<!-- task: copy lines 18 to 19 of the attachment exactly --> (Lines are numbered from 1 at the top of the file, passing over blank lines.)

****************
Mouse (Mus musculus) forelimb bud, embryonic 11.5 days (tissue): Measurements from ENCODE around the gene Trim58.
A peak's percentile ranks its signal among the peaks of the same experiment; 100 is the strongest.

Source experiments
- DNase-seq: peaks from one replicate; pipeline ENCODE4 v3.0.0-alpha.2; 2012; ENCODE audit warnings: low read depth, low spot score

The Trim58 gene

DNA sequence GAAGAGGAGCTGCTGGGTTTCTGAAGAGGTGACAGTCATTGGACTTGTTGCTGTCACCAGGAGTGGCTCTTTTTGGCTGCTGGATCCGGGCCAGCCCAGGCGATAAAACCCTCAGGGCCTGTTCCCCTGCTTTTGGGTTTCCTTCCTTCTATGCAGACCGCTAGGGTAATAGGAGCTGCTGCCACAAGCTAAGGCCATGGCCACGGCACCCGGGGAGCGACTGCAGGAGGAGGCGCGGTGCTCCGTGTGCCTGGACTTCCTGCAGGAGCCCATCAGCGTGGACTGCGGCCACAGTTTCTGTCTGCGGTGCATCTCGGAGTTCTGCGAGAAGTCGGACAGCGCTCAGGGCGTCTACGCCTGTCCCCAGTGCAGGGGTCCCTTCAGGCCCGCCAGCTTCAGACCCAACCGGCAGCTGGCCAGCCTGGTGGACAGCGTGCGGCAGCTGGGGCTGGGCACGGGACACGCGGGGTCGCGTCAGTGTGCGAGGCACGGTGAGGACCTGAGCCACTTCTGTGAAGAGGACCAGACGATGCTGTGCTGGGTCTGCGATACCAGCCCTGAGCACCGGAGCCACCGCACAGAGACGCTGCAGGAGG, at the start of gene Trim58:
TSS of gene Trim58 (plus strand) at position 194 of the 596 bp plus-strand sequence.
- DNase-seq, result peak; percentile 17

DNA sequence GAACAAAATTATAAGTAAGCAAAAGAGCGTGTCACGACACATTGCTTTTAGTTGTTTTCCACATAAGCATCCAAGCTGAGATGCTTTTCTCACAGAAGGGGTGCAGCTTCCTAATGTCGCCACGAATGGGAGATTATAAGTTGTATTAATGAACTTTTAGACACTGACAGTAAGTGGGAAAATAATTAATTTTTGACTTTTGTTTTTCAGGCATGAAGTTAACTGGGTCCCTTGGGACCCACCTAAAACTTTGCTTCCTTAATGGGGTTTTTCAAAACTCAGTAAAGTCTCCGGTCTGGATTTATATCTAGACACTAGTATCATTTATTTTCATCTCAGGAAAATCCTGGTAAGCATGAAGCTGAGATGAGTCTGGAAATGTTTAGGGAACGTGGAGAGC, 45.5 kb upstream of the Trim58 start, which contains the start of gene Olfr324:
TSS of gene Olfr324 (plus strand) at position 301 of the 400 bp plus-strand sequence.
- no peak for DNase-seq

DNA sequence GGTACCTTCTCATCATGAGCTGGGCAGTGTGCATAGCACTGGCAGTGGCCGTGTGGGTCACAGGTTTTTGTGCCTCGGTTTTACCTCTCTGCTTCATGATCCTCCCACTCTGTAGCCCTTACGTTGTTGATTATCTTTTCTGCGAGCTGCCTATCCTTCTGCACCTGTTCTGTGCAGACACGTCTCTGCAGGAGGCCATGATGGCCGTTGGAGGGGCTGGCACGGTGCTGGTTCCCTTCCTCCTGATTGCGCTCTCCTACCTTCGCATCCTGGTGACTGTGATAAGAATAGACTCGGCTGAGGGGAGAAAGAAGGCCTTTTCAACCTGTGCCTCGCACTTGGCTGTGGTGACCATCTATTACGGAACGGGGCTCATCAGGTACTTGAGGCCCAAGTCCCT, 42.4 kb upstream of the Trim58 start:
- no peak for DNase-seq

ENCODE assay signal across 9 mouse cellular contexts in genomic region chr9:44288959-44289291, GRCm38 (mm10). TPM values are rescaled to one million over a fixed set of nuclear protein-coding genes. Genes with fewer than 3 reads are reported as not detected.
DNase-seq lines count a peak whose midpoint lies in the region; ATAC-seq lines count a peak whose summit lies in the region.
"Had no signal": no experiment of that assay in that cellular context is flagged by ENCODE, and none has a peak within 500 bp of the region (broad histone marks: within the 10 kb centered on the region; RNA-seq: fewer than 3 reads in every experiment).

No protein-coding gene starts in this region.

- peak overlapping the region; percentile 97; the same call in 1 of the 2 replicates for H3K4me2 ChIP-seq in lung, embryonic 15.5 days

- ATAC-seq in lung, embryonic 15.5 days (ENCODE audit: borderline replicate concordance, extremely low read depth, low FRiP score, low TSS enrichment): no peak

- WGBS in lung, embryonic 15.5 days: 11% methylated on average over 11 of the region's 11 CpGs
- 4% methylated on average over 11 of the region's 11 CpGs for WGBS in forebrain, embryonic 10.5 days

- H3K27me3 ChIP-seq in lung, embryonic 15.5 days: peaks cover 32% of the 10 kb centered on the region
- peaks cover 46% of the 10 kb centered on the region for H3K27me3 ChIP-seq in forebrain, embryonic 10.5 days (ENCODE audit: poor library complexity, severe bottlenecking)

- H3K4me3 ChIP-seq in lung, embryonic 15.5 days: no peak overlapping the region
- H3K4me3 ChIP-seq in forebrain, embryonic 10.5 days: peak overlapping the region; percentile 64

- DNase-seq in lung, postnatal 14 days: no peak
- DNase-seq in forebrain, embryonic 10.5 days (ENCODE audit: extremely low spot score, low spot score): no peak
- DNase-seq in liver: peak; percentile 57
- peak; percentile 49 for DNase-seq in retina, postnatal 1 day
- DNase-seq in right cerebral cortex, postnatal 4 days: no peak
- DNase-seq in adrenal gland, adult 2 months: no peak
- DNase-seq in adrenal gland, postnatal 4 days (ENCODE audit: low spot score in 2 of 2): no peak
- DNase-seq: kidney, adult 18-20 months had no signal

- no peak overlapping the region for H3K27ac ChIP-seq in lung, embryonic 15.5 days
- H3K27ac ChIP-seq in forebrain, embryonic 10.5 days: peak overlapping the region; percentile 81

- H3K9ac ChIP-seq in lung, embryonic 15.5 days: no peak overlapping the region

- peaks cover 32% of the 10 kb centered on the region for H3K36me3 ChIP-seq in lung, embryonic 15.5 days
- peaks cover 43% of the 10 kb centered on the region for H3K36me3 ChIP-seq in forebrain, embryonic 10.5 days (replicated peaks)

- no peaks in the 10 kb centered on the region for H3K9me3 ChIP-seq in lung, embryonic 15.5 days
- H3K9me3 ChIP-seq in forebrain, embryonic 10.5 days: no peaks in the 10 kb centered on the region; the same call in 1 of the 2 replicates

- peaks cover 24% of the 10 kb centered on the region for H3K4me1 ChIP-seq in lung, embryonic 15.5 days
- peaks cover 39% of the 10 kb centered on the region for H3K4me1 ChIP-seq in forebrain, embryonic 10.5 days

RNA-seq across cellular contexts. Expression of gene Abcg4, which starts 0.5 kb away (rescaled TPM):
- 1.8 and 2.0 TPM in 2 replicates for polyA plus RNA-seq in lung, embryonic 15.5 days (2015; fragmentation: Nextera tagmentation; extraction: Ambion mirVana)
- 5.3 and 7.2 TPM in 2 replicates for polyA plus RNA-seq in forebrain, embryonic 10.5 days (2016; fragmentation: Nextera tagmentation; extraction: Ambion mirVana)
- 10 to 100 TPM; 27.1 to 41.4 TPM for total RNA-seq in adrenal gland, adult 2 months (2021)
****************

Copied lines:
- peak overlapping the region; percentile 97; the same call in 1 of the 2 replicates for H3K4me2 ChIP-seq in lung, embryonic 15.5 days

- ATAC-seq in lung, embryonic 15.5 days (ENCODE audit: borderline replicate concordance, extremely low read depth, low FRiP score, low TSS enrichment): no peak